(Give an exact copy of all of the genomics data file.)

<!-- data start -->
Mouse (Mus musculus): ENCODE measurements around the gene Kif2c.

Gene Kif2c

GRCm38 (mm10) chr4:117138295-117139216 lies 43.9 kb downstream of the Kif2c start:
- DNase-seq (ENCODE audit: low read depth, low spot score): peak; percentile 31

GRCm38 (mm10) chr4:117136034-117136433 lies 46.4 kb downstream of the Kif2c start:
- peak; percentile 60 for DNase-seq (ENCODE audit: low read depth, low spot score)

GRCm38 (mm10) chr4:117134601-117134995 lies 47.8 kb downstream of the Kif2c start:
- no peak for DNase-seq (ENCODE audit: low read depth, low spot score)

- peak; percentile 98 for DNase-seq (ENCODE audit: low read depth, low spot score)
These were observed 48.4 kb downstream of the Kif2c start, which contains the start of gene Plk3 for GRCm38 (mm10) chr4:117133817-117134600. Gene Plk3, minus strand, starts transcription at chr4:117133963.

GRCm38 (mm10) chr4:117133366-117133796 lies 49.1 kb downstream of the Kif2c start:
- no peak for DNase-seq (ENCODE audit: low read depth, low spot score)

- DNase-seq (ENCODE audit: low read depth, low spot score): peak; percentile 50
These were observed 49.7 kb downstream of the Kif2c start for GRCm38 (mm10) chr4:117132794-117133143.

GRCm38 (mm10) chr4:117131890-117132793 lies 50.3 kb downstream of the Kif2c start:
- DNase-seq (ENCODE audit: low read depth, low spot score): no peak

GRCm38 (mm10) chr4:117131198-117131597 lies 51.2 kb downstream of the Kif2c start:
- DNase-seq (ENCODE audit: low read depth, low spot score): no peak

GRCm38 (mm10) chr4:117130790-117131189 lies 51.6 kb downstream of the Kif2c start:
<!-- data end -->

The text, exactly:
Mouse (Mus musculus): ENCODE measurements around the gene Kif2c.

Gene Kif2c

GRCm38 (mm10) chr4:117138295-117139216 lies 43.9 kb downstream of the Kif2c start:
- DNase-seq (ENCODE audit: low read depth, low spot score): peak; percentile 31

GRCm38 (mm10) chr4:117136034-117136433 lies 46.4 kb downstream of the Kif2c start:
- peak; percentile 60 for DNase-seq (ENCODE audit: low read depth, low spot score)

GRCm38 (mm10) chr4:117134601-117134995 lies 47.8 kb downstream of the Kif2c start:
- no peak for DNase-seq (ENCODE audit: low read depth, low spot score)

- peak; percentile 98 for DNase-seq (ENCODE audit: low read depth, low spot score)
These were observed 48.4 kb downstream of the Kif2c start, which contains the start of gene Plk3 for GRCm38 (mm10) chr4:117133817-117134600. Gene Plk3, minus strand, starts transcription at chr4:117133963.

GRCm38 (mm10) chr4:117133366-117133796 lies 49.1 kb downstream of the Kif2c start:
- no peak for DNase-seq (ENCODE audit: low read depth, low spot score)

- DNase-seq (ENCODE audit: low read depth, low spot score): peak; percentile 50
These were observed 49.7 kb downstream of the Kif2c start for GRCm38 (mm10) chr4:117132794-117133143.

GRCm38 (mm10) chr4:117131890-117132793 lies 50.3 kb downstream of the Kif2c start:
- DNase-seq (ENCODE audit: low read depth, low spot score): no peak

GRCm38 (mm10) chr4:117131198-117131597 lies 51.2 kb downstream of the Kif2c start:
- DNase-seq (ENCODE audit: low read depth, low spot score): no peak

GRCm38 (mm10) chr4:117130790-117131189 lies 51.6 kb downstream of the Kif2c start: